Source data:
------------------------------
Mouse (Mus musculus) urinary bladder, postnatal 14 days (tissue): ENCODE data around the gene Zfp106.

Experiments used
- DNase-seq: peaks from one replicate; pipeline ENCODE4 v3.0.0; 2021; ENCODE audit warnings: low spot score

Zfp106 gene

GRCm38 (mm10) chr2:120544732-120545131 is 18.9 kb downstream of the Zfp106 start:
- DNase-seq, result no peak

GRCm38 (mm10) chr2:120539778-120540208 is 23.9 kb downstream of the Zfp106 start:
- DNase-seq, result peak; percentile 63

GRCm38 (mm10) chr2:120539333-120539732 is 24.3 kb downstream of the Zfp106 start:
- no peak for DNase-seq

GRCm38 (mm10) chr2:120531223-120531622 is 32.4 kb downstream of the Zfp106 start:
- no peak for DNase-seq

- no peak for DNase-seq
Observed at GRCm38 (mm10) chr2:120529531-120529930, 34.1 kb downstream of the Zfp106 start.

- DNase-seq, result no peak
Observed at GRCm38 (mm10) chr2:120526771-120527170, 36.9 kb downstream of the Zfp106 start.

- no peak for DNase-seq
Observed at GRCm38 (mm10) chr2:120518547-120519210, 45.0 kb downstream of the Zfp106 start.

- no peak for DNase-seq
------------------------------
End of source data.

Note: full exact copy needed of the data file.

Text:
Mouse (Mus musculus) urinary bladder, postnatal 14 days (tissue): ENCODE data around the gene Zfp106.

Experiments used
- DNase-seq: peaks from one replicate; pipeline ENCODE4 v3.0.0; 2021; ENCODE audit warnings: low spot score

Zfp106 gene

GRCm38 (mm10) chr2:120544732-120545131 is 18.9 kb downstream of the Zfp106 start:
- DNase-seq, result no peak

GRCm38 (mm10) chr2:120539778-120540208 is 23.9 kb downstream of the Zfp106 start:
- DNase-seq, result peak; percentile 63

GRCm38 (mm10) chr2:120539333-120539732 is 24.3 kb downstream of the Zfp106 start:
- no peak for DNase-seq

GRCm38 (mm10) chr2:120531223-120531622 is 32.4 kb downstream of the Zfp106 start:
- no peak for DNase-seq

- no peak for DNase-seq
Observed at GRCm38 (mm10) chr2:120529531-120529930, 34.1 kb downstream of the Zfp106 start.

- DNase-seq, result no peak
Observed at GRCm38 (mm10) chr2:120526771-120527170, 36.9 kb downstream of the Zfp106 start.

- no peak for DNase-seq
Observed at GRCm38 (mm10) chr2:120518547-120519210, 45.0 kb downstream of the Zfp106 start.

- no peak for DNase-seq